Essay about Southern Justification Of Slavery By Nat Turner

Essay about Southern Justification Of Slavery By Nat Turner

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Southern Justification of Slavery
The South had always been dependent on slaves to do most of the work. Whether it was planting crops, maintaining farms, or even taking care of their children, the slaves were there. There was a time when all of these slaves were unable to rebel and could not do anything. But, tides soon turned as the small portion of free blacks began to protest. The South tried to justify slavery by saving that it was actually a “positive good” for the slaves and that it was necessarily evil. The blacks, however, could not bear anymore. They revolted
The first resistance began in the 1830s when Nat Turner, who was an enslaved preacher and mystic led a small revolt in Virginia (Jones 283-284). Nat Turner and his group of bandits went on a killing spree when they realized that no matter what they tried, revolution was the only path to freedom. Nat Turner and his followers killed any white man they saw (about 60). However, Turner was captured after months of evading and executed. But, as the fire was now ignited, only the fuel was missing.
The South was against any free slaves. They passed the Fugitive Slave Act in 1850 which stated that any run away slave would be returned to his/her master. Even free states, such as those in the North, had to comply with such an unjust law. Living in constant fear, many American Americans hiding in the Northern states fled to Canada often with the help of the Underground Railroad (Jones 336). The South’s main motivation to keep the slaves was cotton. By the 1860s, cotton was one of the main exports of the United States. To be exact, it had become 65% of all trade and began to be referred as King Cotton (Jackson). Due to this, the Southerner’s changed their view from Necessary ...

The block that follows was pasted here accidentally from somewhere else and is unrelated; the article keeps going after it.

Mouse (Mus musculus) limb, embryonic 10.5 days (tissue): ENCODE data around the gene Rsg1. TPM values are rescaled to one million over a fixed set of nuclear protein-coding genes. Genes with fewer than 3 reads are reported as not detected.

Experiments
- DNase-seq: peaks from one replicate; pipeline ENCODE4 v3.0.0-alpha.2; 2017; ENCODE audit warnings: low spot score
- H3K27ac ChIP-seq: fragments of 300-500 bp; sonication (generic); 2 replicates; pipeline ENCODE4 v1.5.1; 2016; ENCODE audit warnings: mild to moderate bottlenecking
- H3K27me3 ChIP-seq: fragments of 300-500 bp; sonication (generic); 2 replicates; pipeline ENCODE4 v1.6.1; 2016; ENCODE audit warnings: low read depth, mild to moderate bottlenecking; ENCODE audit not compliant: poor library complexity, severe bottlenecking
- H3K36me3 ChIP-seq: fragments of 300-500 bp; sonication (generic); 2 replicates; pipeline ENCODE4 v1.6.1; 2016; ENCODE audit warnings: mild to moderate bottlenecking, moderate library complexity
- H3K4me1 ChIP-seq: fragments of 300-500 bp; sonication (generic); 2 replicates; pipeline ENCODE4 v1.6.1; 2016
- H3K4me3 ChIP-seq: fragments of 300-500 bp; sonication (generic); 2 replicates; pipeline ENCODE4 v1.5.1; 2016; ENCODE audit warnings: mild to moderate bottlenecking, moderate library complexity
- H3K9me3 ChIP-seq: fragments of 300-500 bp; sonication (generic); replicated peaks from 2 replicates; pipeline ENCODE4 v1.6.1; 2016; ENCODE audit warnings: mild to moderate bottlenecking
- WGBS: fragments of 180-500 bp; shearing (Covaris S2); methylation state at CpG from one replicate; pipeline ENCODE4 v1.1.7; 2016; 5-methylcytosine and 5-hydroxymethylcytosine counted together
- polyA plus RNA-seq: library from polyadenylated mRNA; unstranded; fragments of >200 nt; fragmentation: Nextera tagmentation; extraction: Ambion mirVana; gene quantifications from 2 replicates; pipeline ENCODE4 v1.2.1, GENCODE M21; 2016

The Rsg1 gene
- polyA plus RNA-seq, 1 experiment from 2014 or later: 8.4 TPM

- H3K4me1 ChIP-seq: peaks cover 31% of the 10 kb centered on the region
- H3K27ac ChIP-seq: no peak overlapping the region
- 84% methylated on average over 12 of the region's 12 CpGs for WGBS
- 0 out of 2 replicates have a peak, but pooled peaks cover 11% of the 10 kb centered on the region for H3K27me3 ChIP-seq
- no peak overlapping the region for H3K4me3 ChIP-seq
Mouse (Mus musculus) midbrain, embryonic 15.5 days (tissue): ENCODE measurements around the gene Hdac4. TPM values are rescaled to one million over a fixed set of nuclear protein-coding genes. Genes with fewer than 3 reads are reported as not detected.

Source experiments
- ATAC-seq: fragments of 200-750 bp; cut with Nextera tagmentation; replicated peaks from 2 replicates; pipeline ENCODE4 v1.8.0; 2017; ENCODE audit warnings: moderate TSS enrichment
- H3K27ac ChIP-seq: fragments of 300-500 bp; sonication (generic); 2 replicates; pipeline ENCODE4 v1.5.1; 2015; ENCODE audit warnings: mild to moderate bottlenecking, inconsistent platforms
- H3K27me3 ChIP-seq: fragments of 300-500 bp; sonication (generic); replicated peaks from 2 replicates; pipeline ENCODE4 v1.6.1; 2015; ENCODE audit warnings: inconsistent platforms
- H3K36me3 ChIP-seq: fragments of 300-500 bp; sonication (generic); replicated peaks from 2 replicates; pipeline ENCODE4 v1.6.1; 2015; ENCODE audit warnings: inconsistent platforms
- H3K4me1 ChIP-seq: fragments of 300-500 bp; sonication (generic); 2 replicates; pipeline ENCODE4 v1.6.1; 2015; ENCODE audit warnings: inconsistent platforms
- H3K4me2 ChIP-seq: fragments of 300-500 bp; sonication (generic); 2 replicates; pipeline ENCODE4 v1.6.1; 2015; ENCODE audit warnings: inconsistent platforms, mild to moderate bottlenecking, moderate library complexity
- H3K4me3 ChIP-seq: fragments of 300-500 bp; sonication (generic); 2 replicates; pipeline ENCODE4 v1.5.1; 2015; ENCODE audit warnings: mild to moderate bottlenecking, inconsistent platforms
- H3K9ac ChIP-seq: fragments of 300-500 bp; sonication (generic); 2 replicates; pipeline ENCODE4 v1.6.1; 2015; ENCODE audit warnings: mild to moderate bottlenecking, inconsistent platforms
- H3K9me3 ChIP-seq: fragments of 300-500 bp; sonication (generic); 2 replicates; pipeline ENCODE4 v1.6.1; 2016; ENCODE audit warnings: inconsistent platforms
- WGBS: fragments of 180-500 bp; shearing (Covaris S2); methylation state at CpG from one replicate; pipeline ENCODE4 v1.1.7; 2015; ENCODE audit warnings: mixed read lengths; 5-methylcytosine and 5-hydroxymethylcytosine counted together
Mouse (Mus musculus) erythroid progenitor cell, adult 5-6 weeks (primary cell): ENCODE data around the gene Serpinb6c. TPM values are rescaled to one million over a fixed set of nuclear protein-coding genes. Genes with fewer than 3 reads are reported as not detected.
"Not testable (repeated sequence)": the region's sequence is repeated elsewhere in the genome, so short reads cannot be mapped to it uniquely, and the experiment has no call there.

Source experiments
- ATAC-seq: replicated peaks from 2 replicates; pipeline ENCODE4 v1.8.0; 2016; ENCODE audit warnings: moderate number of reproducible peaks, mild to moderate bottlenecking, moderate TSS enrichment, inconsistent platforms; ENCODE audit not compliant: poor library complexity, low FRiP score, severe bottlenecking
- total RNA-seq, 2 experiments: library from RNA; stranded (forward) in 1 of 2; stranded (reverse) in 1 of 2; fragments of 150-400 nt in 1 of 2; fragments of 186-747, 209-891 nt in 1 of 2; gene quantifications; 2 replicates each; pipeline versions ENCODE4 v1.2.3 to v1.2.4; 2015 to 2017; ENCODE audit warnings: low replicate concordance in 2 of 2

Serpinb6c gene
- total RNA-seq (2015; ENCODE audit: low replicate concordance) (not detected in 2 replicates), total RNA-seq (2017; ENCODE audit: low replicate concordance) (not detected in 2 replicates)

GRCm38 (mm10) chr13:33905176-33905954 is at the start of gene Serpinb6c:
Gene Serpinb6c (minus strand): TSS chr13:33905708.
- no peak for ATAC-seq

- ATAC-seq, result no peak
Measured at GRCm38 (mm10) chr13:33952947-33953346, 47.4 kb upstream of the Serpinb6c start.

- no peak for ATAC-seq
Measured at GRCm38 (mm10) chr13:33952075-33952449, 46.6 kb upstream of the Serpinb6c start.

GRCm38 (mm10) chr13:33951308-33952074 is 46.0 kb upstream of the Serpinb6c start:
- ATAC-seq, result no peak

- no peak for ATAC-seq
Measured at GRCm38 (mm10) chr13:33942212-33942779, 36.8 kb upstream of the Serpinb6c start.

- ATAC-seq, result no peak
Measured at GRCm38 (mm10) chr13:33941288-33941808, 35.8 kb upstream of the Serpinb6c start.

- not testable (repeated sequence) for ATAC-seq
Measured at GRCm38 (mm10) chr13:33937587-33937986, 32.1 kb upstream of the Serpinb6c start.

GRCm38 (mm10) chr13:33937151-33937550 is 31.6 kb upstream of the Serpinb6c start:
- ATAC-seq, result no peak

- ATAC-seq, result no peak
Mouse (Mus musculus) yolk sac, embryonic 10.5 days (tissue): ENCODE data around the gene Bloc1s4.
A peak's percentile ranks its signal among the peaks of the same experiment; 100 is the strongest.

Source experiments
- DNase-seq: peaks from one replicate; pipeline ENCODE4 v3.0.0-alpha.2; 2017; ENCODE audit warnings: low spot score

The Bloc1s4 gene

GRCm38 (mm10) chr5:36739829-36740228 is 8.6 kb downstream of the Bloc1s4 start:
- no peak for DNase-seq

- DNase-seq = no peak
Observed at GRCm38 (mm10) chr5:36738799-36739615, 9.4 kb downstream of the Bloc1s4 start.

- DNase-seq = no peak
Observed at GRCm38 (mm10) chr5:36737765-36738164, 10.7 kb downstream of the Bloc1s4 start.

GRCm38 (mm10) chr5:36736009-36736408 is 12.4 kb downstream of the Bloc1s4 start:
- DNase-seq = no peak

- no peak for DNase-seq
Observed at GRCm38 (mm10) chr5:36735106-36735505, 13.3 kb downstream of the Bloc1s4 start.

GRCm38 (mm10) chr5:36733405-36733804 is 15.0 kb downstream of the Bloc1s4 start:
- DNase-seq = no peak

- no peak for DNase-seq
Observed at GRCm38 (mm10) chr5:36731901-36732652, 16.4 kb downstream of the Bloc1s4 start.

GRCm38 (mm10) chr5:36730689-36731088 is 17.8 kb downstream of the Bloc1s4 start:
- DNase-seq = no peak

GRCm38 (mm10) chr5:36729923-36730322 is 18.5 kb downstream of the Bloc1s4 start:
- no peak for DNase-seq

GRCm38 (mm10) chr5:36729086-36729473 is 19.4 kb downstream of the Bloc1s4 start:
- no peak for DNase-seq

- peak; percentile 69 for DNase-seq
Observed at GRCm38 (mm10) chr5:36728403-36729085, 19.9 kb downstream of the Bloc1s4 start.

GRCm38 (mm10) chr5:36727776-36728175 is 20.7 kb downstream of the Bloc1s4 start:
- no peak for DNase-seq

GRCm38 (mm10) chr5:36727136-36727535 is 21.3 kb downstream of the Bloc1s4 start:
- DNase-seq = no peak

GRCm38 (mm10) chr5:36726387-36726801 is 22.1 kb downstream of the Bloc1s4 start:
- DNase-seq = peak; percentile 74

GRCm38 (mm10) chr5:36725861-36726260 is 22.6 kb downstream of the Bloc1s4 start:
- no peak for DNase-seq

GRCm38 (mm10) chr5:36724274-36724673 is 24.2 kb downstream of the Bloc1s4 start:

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...tion of keeping the slaves around was the economical growth of the United States as a whole. They even compared slaves to the Northern wage worker stating that the slave worker was “better off” than the worker (clearly a lie). Even though only 25% of the Southern population owned slaves, most of them were racists towards the Blacks (Jackson). They treated them as inferior human beings.
Even though the Blacks met with so much resistance from their Southern masters, they never lost hope. They cultivated their own culture, language etc. into the American life as we know today. Although many cries for freedom went unheard, the blacks maintained their dignity and identity through many forms of resistance. Whether it was a peaceful resistance or non-peaceful, the Blacks did everything in their power to end slavery. And their efforts paid off, albeit a few decades later.

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